We are not the first to suggest that the basal ganglia nuclei are integrally involved in automatization. Indeed, early researchers suggested that the basal ganglia may act as the neural substrate of motor learning, with more dorsal regions responsible for the initial learning of a behavior, and caudal regions becoming active during the consolidation of habitual responses (Alexander et al., 1986; Hoshi et al., 2005; Poldrack et al., 2005; Doyon et al., 2009; Ashby et al., 2010). However, recent evidence suggests that the basal ganglia are merely involved in the kinematic execution of motor patterns rather than in the storage of habits per se (Poldrack et al., 2005; Barton, 2007; Desmurget and Turner, 2010; Seger and Spiering, 2011; Krubitzer and Seelke, 2012; Barton and Venditti, 2013), aiding in the “selection” of appropriate actions based on environmental contingencies (Redgrave et al., 1999). In this manner, the geographical differences in basal ganglia involvement during motor learning can be explained by the response of separate regions of the basal ganglia to unique spatial frames of reference, with dorsal regions utilizing spatial reference and caudal regions utilizing motoric reference (Hikosaka et al., 1999; Hardman et al., 2002; Alexander, 2004; Lehericy et al., 2005; Doyon et al., 2009). Alternatively, the ventral-to-dorsal gradient within the striatum may reflect preferential involvement with goal-directed rather than habitual actions (Lehericy et al., 2005; Yin and Knowlton, 2006; Hikosaka and Isoda, 2010). In either case, the basal ganglia nuclei are likely to play an integral role in the transfer of information from cortical to cerebellar circuitry over the course of learning.
The modular architecture of these three inter-connected neural systems strongly supports the capacity for parallel processing in the brain (Balleine and Ostlund, 2007; Isoda and Hikosaka, 2011). Also, structural studies indicate that these three units are well conserved across the evolutionary history of mammals (Poldrack et al., 2005; Barton, 2007; Balsters et al., 2010; Bromberg-Martin and Hikosaka, 2011; Carrier, 2011; Seger and Spiering, 2011; Krubitzer and Seelke, 2012; Barton and Venditti, 2013; Buckner and Krienen, 2013). That conservatism is consistent with the idea that natural selection has elaborated a pre-existing system, by modifying its functionality (rather than, for example, by generating a novel structural component to the brain). Thus, the major mechanism behind human behavioral evolution may have been a shift in function rather than structure. That is, the massive increase in information processing required by bipedality conferred a selective advantage to responses at the neural level that accelerated an individual's capacity to “delegate” information processing from conscious, flexible control into more “automatic” systems that are rigid yet highly reproducible.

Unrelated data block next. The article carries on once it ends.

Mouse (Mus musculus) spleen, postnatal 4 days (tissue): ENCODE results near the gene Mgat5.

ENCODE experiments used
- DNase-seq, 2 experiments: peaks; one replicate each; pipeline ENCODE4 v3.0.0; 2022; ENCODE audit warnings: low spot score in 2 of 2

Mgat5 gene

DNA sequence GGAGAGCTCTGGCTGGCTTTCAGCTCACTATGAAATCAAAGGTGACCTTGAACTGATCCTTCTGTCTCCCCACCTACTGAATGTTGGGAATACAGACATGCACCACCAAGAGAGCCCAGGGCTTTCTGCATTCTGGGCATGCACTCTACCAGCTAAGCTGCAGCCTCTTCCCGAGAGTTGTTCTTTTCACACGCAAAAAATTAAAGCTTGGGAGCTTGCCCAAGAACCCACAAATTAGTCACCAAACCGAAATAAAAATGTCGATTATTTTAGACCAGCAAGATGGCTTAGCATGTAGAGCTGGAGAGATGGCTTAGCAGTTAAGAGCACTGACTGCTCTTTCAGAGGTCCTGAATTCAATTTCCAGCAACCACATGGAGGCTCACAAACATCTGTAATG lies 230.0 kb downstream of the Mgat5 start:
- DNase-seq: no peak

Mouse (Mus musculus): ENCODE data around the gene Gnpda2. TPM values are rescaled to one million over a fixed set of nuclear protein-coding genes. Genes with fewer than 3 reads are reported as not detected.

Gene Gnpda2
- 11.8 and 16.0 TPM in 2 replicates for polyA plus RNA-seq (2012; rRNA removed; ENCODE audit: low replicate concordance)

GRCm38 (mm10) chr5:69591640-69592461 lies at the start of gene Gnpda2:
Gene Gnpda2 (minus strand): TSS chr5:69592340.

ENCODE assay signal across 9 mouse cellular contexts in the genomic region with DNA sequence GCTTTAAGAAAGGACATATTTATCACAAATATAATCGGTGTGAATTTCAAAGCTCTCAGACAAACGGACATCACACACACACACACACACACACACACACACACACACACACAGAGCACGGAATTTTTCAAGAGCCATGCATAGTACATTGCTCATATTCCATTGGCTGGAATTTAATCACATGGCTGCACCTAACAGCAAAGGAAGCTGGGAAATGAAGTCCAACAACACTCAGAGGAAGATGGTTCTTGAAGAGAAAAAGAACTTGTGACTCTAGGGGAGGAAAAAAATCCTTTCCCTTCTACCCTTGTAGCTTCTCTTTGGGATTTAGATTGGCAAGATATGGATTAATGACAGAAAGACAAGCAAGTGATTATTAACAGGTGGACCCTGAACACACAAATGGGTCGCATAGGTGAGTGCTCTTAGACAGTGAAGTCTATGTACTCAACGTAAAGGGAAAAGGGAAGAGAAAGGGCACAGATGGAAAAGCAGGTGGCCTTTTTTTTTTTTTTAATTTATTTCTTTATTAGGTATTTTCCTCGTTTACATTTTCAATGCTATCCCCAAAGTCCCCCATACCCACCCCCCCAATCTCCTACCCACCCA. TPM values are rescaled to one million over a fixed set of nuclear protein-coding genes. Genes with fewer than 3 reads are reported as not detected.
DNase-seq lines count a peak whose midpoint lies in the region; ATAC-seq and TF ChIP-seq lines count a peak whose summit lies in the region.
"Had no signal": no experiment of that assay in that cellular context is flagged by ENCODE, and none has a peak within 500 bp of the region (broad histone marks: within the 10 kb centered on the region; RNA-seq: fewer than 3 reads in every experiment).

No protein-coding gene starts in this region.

In keeping with this idea, anatomical studies have not discovered entirely novel brain regions unique to humans; instead, specific systems of the brain, including nuclei within the basal ganglia (Hardman et al., 2002; Alexander, 2004; Preuschoft, 2004; Doyon et al., 2009; Bromberg-Martin et al., 2010; Sepulcre et al., 2010) and connections between the anterior cerebral cortex and the lateral cerebellum (Poldrack et al., 2005; Ashby et al., 2010; Balsters et al., 2010; Carrier, 2011; Seger and Spiering, 2011; Sepulcre et al., 2012; Buckner, 2013), have undergone massive expansion and an increase in connectivity. These regions also exhibit strong preferences for long-range connectivity (Duncan, 2001; Preuschoft, 2004; Desmurget and Turner, 2010; Sepulcre et al., 2010; Balsters and Ramnani, 2011; Callu et al., 2013) and multimodal information processing (Hikosaka et al., 1999; Lehericy et al., 2005; Poldrack et al., 2005; Mainzer, 2008; Hertel and Brozovich, 2010; Seger and Spiering, 2011; Sepulcre et al., 2012), as expected if they play a critical role in adaptive behavior (Barton and Harvey, 2000; Duncan, 2001; Weaver, 2005; Balsters and Ramnani, 2011; Barton and Venditti, 2013; Callu et al., 2013; Smaers and Soligo, 2013).
Does the Brain Work as a Computer?
Although metaphors of brain function that invoke computers are often criticized, an analogy with computer-based memory may help to explain the concepts at the core of the “delegation” hypothesis. The difference between the two major systems we identify is similar to the difference between Rapid Access Memory (RAM) and Read-Only Memory (ROM) in a computer. RAM is a flexible and high capacity storage system that is adaptable to multiple functions and can be rapidly modified by user-defined processing decisions, whereas ROM is a rigid, inaccessible system that performs automatic tasks but is outside the control of the system operator. Viewed through this analogy, our hypothesis suggests that the computational problems associated with bipedal locomotion led to the development of a system that catalyzes the “delegation” of behaviors from RAM into ROM, effectively “hard-wiring” rewarded behaviors into memory. By so doing, the brain is able to release computational processing power for delegation to other, more pressing tasks. Importantly, this analogy is about function and not mechanism: we do not suggest that the computational algorithms used by the human brain are similar to those required for RAM and ROM. Indeed, it is far more likely, based on the precise connectivity of the human brain, that the process of “delegation” from goal-directed to habitual behavior emerges as a function of complex dynamics within neuronal networks (Weaver, 2005; Mainzer, 2008; Balsters et al., 2010; Hertel and Brozovich, 2010; Smaers et al., 2011, 2013).